Currently, the Cavaliers have sole possession of the second seed in the Eastern Conference with a 33-16 record. With a one-game lead over the Milwaukee Bucks and New York Knicks, the Cavs' 15-2 record in 2024 leads the NBA. When Evan Mobley and Darius Garland returned from injury, Cleveland kept their pace and is currently on a seven-game win streak.
The team's recent success has not emerged from luck or unsustainable heroics from Donovan Mitchell. Cavs coach J.B. Bickerstaff reinvented the offense and has gone 9-to-10 deep in his rotations since the mid-December injuries.
The squad's immense improvements in depth and three-point shooting have helped them become possibly the team with the best in-season growth already. When internal growth by role players and stars has skyrocketed the Cavs to the top of their conference and the Association, trading away rotation players for a chance at somebody marginally better seems ultimately useless.
In the end, though, the Cavaliers are surely not done building upon this roster before the playoffs. After Rubio's departure, the Cavs dipped to 13 active players, which put them below the league's requirement of 14 roster spots during the season. Once Tristan Thompson joined the suspended list, Cleveland fell to 12, meaning they will be forced to add more talent sooner rather than later.
With the deadline over, all eyes will turn to the buy-out market, where the Cavaliers will be a prime landing spot for any number of veteran players looking for an opportunity to join a contender. Under the NBA's new CBA, any team over the first tax apron will be restricted from signing any buyout candidate who was making more than the non-taxpayer Mid-Level Exception at the time of their buyout. This eliminates the Boston Celtics, Denver Nuggets, Los Angeles Clippers, Miami Heat and many more contending squads from negotiating and adding these players.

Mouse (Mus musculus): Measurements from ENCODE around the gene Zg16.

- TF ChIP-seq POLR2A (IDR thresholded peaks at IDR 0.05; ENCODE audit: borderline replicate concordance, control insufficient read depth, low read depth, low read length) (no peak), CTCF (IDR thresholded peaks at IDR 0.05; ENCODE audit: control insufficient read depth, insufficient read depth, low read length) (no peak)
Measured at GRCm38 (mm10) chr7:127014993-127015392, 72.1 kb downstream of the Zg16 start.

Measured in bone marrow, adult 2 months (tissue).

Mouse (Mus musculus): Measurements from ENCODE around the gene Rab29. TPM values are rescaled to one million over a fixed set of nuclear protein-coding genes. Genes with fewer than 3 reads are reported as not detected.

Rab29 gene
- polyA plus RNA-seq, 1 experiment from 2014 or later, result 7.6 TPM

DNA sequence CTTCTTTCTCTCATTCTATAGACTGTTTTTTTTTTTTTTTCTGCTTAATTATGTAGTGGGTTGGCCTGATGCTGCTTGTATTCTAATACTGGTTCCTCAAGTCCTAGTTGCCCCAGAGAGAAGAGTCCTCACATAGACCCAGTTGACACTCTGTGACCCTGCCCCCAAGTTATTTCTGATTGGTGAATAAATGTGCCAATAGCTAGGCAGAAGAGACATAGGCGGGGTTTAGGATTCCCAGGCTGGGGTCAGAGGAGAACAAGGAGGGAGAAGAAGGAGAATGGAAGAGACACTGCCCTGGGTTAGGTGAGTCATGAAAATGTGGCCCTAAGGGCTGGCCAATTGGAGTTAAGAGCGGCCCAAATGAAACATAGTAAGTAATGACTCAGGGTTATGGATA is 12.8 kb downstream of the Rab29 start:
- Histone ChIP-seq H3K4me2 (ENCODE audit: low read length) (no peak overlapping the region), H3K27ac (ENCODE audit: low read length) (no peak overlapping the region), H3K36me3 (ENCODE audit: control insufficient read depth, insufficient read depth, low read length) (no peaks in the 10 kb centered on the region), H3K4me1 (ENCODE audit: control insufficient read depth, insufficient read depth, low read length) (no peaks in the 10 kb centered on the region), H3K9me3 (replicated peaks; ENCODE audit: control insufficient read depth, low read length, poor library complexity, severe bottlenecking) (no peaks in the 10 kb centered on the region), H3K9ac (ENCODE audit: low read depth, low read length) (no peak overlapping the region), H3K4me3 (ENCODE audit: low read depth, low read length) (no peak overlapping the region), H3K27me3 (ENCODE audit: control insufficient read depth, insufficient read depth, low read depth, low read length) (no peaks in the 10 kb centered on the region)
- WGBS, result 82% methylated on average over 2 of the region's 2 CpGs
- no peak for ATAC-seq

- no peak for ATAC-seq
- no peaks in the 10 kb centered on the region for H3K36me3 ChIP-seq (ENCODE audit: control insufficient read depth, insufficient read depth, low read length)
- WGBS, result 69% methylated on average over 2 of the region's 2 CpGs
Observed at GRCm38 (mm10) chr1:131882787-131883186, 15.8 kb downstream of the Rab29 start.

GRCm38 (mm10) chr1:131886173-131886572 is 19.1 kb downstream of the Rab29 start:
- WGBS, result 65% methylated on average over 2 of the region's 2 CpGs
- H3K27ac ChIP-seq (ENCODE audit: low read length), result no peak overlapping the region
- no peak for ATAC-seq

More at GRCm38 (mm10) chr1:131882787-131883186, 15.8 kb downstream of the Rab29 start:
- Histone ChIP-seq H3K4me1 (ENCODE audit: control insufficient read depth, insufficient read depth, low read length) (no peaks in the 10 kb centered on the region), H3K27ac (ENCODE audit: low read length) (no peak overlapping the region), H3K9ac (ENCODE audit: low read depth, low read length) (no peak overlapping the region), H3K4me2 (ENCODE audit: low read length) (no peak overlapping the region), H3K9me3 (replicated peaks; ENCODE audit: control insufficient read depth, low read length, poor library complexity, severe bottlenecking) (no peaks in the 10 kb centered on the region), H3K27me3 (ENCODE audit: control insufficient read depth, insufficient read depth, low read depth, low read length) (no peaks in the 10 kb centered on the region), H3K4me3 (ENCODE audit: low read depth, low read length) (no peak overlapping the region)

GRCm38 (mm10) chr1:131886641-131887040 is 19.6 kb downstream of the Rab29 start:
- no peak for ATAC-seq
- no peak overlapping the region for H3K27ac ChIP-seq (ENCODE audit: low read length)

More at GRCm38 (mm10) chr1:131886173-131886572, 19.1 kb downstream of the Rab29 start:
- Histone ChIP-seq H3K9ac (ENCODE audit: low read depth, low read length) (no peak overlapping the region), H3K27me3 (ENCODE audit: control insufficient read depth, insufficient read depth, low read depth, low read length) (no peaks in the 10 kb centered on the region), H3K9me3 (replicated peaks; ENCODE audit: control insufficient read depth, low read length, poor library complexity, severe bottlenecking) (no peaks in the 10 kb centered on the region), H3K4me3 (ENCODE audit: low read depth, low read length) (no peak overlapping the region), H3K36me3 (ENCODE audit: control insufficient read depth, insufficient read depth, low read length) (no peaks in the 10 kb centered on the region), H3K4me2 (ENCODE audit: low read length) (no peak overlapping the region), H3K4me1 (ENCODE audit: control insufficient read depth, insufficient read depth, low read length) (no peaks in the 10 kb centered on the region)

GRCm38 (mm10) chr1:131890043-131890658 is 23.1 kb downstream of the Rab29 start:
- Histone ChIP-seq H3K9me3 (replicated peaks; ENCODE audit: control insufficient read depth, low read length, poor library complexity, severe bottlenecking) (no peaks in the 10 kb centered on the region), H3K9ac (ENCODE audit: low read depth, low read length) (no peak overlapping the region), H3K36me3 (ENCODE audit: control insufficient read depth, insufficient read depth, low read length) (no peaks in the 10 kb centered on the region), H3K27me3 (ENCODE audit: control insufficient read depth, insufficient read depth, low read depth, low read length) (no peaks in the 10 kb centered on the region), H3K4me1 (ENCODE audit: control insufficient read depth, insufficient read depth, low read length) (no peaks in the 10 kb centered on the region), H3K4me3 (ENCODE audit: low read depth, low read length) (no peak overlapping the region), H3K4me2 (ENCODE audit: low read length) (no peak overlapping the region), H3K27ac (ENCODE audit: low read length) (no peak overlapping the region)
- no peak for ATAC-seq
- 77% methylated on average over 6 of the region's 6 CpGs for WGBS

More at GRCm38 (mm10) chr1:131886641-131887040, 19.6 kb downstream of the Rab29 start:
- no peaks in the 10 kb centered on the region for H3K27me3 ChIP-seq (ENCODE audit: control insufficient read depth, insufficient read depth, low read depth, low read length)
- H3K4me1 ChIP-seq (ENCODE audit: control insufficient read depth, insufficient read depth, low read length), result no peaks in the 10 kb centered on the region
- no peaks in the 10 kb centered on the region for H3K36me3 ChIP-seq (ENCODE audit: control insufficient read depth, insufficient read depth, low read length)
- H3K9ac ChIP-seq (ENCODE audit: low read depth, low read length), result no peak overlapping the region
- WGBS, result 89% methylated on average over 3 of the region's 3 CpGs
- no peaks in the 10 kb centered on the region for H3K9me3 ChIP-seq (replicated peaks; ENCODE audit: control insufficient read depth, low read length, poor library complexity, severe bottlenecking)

The Cavaliers' savvy financial navigation this offseason allowed them to build a contending roster without entering this restrictive zone. As the Cavaliers have risen the NBA power rankings (currently fifth), they established themselves as debatably the best non-tax-payer team in the league. With the buyout market approaching, the Cavs may eventually find their long-awaited 3-and-D veteran forward without surrendering any of their current talent or future assets.
In the words of Front Office Show co-host Trevor Lane, no trade is better than a bad trade. The Cavaliers navigated the trade discussions and determined there were no deals that would clearly improve the team. Their two-way dominance has inserted the Cavaliers into nearly every rival's board of teams they hope not to see in the playoffs.
As the postseason draws ever closer, the Cleveland Cavaliers are discovering the best version of themselves at the best time. Shaking things up is exciting in the moment, but the team seems prepared to take a calculated approach and trust in their offseason additions and in-season growth to guide them to a deep playoff run.